1. How did you get to become involved with ACTHA?
I always like to do the best job at whatever I do. When I joined my association in the 1970s, I began to seek knowledge by attending workshops, seminars and conferences in the field. I attended most of the educational offerings at CAI and later attended educational programs through ACTHA. I found that ACTHA provided quality education sessions locally. Members at both organizations continually asked me to participate in its leadership. I have served on ACTHA’s Education, Membership, Bylaws and Executive Committees. I was elected to the ACTHA Board of Directors in 2013, served as V.P. and was just elected President.2. Tell us about your association. What issues is your association currently addressing?
My association, Westgate Terrace C.A., is a 48-unit community located in a park like setting with over 160 trees located in the University Village neighborhood on the Near West Side of Chicago. We have engaged owners and have never had a problem getting owners to serve on our nine-member board!
The main issue facing my association is the lack of operational knowledge amongst the board members. Board members need a foundation of knowledge to make good decisions, and many lack knowledge in construction technology, accounting, budgeting, planning, landscaping, aesthetics, meeting rules, laws and much more in order to make wise decisions. Other factors such as personality/ego issues, personal agendas, lack of understanding of fiduciary responsibility and, most importantly, the unwillingness to seek knowledge through consultants or education, can result in contentious board meetings and impede progress. Boards need training, and ACTHA offers such training! The problem is getting board members to recognize the need for training in order to serve well in their respective roles.
Additionally, my association is working through a transition of a newly-hired manager. Outlining expectations and responsibilities for management can help provide for a successful transition. Like many other newly-formed boards, we acted without utilizing the wealth of available operational information.3. What’s in store for ACTHA in the coming year?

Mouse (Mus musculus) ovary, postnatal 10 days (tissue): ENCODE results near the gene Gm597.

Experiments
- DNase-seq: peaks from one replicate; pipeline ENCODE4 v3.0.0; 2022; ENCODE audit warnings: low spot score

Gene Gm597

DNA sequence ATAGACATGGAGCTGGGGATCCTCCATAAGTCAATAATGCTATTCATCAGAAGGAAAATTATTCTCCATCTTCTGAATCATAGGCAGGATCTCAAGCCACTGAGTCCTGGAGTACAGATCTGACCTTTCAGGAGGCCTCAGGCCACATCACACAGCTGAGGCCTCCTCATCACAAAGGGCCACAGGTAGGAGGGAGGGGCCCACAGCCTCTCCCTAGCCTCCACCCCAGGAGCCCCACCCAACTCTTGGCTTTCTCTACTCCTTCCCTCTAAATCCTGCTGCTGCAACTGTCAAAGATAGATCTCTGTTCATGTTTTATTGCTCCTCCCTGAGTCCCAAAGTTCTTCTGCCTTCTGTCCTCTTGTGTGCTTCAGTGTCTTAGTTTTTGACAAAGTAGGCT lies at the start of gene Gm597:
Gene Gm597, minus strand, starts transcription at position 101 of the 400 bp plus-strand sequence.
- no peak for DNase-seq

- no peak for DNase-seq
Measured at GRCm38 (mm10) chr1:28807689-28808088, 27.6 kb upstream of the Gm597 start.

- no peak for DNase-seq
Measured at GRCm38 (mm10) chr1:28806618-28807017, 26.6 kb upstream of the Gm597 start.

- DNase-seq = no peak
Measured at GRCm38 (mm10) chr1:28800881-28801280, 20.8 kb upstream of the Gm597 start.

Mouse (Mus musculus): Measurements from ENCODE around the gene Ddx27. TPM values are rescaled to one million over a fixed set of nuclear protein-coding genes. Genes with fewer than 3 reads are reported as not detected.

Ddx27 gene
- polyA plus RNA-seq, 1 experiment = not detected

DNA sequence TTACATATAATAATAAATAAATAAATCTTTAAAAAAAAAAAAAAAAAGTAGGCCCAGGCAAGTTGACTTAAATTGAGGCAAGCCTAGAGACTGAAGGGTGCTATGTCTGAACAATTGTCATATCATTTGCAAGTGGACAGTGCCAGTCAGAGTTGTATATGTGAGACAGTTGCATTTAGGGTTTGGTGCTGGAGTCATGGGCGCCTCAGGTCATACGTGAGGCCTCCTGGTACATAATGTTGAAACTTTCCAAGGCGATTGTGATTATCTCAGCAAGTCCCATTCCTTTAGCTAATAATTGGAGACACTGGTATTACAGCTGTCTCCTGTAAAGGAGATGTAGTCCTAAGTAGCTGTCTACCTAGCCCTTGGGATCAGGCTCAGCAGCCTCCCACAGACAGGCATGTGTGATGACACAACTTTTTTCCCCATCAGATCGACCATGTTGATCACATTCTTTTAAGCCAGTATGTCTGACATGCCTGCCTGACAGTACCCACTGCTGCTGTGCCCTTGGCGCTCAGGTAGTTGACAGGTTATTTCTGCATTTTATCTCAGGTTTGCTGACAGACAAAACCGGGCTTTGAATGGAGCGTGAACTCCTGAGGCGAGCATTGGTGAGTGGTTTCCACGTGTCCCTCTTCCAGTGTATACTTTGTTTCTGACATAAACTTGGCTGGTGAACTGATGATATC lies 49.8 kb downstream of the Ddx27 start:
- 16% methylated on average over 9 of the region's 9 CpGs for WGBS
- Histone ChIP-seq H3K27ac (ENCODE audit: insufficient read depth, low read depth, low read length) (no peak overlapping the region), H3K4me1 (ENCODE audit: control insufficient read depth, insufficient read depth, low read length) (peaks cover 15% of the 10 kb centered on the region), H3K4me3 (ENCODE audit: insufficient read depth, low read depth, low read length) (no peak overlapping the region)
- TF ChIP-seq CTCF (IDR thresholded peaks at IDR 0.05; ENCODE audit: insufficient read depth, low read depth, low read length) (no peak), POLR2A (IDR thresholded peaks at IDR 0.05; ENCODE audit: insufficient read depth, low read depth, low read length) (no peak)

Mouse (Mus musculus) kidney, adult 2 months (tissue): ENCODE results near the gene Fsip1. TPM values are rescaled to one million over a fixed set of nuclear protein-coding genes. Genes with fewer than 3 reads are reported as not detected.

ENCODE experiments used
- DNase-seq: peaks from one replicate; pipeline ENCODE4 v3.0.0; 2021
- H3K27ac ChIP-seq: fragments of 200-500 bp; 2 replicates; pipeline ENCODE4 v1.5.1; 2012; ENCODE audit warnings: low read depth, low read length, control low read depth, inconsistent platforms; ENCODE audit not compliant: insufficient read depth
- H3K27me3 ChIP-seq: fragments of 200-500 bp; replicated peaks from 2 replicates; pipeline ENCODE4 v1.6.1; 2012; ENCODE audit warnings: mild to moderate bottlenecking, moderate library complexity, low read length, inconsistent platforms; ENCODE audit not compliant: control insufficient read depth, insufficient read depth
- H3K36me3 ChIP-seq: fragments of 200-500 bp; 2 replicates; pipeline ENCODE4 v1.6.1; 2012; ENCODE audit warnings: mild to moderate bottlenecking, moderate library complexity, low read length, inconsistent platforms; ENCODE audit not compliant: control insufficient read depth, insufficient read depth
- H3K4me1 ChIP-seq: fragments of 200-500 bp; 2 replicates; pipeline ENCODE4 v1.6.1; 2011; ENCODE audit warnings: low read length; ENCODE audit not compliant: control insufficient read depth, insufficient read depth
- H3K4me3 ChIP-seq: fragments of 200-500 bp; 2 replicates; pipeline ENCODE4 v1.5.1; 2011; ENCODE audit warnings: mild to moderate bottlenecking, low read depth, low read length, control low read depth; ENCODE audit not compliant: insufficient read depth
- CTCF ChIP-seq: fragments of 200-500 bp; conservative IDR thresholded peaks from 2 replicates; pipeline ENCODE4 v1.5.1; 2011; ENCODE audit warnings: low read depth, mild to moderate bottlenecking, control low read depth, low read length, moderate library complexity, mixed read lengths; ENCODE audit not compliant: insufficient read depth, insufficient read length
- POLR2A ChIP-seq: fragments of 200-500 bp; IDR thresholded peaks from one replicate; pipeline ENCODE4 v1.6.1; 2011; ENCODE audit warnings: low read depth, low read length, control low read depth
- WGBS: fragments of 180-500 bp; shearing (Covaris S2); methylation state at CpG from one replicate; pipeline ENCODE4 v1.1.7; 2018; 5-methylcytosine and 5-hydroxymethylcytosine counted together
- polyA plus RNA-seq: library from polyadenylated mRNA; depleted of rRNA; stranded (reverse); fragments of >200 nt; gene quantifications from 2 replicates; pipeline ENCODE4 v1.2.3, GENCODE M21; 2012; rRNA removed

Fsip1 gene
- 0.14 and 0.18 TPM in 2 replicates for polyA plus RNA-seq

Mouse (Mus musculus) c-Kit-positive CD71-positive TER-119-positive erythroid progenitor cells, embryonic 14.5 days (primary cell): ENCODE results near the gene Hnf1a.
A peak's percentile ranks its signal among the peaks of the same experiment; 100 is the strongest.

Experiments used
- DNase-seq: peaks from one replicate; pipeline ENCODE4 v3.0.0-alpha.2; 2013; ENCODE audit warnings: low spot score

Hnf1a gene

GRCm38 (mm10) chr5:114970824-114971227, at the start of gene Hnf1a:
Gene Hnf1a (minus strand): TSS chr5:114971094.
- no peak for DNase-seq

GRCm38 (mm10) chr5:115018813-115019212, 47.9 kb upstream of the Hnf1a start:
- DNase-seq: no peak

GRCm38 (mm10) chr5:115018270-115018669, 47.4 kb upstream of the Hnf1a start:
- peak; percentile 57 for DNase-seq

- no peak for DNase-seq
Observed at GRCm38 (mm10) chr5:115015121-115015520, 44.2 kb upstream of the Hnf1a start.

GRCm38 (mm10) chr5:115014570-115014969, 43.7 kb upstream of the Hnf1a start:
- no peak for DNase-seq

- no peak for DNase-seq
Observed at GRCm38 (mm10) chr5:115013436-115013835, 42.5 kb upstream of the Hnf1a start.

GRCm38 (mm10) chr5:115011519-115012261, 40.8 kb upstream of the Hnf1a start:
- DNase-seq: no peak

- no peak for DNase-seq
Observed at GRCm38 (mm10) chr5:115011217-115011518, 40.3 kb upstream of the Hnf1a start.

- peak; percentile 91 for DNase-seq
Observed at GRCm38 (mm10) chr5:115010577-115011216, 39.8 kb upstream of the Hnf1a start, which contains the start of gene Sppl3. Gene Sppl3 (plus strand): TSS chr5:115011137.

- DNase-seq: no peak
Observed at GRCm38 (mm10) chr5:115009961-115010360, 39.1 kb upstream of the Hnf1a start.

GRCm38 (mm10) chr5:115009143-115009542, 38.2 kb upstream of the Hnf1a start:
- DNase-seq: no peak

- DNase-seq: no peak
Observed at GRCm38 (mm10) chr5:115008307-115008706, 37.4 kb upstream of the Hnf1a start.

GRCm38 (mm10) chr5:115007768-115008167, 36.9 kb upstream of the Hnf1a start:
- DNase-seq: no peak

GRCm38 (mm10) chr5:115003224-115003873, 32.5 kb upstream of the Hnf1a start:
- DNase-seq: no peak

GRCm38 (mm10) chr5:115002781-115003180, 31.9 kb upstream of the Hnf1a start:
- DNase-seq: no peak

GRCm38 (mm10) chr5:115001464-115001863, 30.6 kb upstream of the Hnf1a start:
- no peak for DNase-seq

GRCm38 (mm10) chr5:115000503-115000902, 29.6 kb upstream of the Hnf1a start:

ACTHA faces many challenges for the immediate future. Our major initiative is getting the message out to all the owners who live in association environments that we exist and serve as a valuable resource. Like most non-profits, we have a tight budget as well as membership growth challenges. We are experimenting with different venues and offering new and different, meaningful experiences at our conferences to help owners, leaders and board members make better decisions. We also need to continually add to our assortment of vendors to best serve community associations and to help support ACTHA. We need a proper mix of vendors that will attract homeowners as well as board members. We are located in the Chicago metropolitan area and have access to a wealth of quality vendors and opportunities. We must think positively and big!4. What trends to you see in our industry?
Due to economic feasibility, I see continued growth for people living in community association environments. I see many boards abdicate their board responsibility role to lawyers or community managers. Sometimes there is mismanagement and money wasted, and the board isn’t always aware of it. All owners need to realize that they live in an environment where they have a mini-government and that their active participation is needed to help maintain their properties properly and keep property values up. Owners need to be the drivers of boards.
Owners must expect boards to learn to lead instead of letting others (e.g. attorneys or managers) do their jobs for them. We certainly need legal and management guidance; however, Board members should make policy decisions for the owners, managers should execute the Board’s decisions and lawyers guide the Board in meeting their objectives. In order to be effective, owners and board members need to be educated. ACTHA offers such education. In some states, newly elected board members must attend a training session to learn of their responsibilities in an association environment. Remember, association boards run a business, many with multi-million dollar budgets! I look forward to ACTHA serving as the source for such education and becoming more recognized and even accredited.
5. What’s the best piece of advice you’ve received through ACTHA that helped your association?
ACTHA opens you up to a vast world of leadership knowledge in a community association environment. I learn something worthwhile at every event offered by ACTHA. Learning and growth never ends!